Over halfway through Cornell’s in-person semester, filled with daily checks and biweekly nose swabs, the University has finally reported how many students are attending classes from the Hill.
About 75 percent of all enrolled students are studying in Ithaca, based on course registration information, according to Jonathan Burdick, vice provost for enrollment.
Still, around a third of the approximately 17,700 students in Ithaca are enrolled only in online courses — most Cornell classes are online this semester. Nearly half of undergraduates are taking at least one in-person or hybrid class.
A higher percentage of the graduate students living in Ithaca are enrolled in some in-person courses or research, but the percentage of students living away from campus is higher for some professional programs in the Johnson College of Business.
In a predominantly virtual semester, many students grumbled at paying full price for a semester taking place from their bedrooms. Now, more than 600 undergraduates have taken a leave of absence this semester — avoiding a term defined by Zoom classes and club meetings, filled with health and cost concerns. This number usually falls closer to 500 in a normal year, Burdick said, marking about a 20 percent increase in leaves of absence.
For first-year students, a college experience marred by 10-person masked gatherings and virtual classes likely pushed some to postpone their four years on campus. Across the country, enrollments slid as colleges went remote and ended the possibility of a campus college experience.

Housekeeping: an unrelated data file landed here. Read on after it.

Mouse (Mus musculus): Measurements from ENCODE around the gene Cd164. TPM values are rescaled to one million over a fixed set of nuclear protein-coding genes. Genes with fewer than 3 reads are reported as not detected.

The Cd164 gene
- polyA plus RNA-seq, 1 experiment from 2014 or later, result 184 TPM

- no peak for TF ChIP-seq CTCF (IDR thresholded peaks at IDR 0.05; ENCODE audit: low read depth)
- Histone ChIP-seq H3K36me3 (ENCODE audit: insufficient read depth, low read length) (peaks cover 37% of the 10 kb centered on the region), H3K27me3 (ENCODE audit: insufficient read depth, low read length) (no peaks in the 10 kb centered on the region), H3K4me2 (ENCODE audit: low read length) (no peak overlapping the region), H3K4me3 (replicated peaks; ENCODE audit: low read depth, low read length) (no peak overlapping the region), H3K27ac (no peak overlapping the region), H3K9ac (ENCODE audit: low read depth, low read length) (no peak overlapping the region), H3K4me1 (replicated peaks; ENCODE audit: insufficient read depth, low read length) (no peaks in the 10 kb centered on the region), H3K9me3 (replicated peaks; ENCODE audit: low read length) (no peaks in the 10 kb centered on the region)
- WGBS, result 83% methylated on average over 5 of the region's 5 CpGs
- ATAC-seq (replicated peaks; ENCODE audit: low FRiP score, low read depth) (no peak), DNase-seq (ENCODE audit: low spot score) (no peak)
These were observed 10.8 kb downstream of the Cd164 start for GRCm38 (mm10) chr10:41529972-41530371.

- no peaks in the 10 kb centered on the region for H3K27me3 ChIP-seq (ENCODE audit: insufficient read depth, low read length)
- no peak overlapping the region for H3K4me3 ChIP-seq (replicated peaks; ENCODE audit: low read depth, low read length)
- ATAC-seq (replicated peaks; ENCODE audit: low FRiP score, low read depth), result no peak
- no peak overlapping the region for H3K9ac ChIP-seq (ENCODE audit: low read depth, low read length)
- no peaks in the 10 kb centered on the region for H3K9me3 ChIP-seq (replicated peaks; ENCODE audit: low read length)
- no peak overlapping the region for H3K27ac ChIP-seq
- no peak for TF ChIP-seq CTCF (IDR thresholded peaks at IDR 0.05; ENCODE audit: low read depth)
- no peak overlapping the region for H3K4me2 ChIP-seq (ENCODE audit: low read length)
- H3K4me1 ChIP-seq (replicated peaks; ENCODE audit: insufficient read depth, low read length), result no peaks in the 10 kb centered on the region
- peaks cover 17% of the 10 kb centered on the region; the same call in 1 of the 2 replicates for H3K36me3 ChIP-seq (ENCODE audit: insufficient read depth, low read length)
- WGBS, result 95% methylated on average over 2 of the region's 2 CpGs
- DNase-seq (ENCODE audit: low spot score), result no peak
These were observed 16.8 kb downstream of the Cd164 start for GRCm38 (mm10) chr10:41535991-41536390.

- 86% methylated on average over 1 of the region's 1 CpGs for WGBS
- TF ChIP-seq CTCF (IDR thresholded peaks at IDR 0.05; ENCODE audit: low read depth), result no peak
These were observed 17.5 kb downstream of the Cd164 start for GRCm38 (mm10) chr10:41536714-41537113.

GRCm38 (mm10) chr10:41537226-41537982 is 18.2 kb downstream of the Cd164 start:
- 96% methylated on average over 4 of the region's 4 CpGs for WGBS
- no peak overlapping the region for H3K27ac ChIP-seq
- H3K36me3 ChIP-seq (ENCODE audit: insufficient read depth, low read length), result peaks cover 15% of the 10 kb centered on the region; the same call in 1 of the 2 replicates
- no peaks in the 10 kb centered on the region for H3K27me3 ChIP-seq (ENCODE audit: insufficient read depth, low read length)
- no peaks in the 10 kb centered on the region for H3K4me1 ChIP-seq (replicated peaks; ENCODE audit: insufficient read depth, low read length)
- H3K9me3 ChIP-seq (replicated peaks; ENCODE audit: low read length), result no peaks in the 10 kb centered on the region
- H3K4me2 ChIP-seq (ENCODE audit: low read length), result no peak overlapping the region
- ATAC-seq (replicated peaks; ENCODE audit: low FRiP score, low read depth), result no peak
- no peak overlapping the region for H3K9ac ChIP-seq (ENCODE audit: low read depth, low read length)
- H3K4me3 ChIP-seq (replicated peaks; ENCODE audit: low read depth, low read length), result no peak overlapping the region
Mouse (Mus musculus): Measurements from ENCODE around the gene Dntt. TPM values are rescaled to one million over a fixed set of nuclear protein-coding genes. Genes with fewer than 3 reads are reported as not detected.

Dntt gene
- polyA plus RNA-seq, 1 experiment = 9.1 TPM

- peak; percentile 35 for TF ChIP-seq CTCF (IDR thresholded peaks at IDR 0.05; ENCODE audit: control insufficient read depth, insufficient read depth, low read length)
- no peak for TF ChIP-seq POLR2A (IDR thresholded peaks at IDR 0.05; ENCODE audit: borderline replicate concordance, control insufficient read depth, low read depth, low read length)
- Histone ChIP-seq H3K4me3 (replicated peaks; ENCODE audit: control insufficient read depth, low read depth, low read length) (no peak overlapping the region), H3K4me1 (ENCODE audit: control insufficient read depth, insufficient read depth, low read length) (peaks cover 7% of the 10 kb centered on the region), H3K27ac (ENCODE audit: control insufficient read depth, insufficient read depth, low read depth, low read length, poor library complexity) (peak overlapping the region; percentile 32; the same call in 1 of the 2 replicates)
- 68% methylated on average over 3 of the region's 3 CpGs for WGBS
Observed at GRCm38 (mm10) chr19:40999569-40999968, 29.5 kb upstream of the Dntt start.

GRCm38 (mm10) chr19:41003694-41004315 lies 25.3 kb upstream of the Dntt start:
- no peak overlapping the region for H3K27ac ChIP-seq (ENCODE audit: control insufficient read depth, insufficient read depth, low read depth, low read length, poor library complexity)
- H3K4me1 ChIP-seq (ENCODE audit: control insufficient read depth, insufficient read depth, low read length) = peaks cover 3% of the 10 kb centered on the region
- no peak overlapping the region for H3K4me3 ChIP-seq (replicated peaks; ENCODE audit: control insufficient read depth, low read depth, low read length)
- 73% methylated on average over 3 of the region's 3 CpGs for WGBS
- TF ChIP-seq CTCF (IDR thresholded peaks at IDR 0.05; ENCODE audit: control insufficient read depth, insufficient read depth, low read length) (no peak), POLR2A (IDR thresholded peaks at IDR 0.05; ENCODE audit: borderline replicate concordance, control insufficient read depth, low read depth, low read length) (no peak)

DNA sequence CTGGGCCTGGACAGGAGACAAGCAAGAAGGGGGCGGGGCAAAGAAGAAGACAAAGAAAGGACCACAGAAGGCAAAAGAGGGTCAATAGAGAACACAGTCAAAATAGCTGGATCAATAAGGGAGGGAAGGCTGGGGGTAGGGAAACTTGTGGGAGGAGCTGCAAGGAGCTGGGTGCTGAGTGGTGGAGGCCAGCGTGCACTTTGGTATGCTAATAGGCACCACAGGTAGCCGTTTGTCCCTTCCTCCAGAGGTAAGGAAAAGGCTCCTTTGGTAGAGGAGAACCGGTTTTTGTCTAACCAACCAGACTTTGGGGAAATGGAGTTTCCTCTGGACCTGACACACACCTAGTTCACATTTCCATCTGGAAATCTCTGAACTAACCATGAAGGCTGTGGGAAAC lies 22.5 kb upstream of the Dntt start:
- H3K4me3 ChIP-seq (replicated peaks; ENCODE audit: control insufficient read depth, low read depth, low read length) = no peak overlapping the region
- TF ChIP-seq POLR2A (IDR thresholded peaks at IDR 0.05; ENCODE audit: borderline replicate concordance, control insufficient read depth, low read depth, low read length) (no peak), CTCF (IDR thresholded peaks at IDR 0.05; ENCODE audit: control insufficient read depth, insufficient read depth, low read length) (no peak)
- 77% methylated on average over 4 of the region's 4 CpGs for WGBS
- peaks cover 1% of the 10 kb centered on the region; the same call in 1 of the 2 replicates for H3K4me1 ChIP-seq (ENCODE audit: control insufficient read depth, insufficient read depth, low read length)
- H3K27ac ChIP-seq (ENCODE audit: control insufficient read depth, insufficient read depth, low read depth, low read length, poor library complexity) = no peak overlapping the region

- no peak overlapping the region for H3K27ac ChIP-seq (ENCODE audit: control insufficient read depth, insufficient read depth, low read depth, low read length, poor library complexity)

More than 120 first-year students took a gap year, which is double the typical number of enrollment deferrals Cornell normally approves, according to Burdick. The University also allowed students to defer a semester instead of an entire year, who will arrive in February along with about 50 first-year spring admits.
Burdick said he doesn’t expect these deferred enrollments to impact the acceptance rate for the Class of 2025 — who is already underway with the college application process.
The total undergraduate enrollment, about 14,743 students, is a decrease, at just 97 percent of the University’s target enrollment. Burdick said Cornell is also at about 97 percent of the intended target enrollment for new and continuing graduate students. But Burdick said the University is at more than 99 percent of its target enrollment for new first-year students.
Most international students are studying from one of Cornell’s 11 Study Away sites, where students take classes at a partner university in cities like Beijing or Rome. The international student population dropped from a total enrollment of 5,741 in fall 2019 to 5,146 this year — a 10.4 percent decrease.
But on South Hill, Ithaca College’s enrollment has dropped from 5,852 students in fall 2019 to 4,957 in fall 2020 during its all-remote semester. Low enrollment has forced the college to cut $30 million from its budget and slash 131 faculty positions, even as it plans to bring students back to campus this spring.
Alongside the growing financial crisis and this year’s declining enrollment, the pandemic has cost colleges nationwide at least $120 billion, according to The New York Times. For Cornell, COVID-19 has resulted in $45 million in losses and an anticipated loss of $210 million more during the coming fiscal year.
This year’s dip in enrollment has only exacerbated these losses, as the University looks to a spring semester with no announced plans.
Meghana Srivastava ’23 contributed reporting.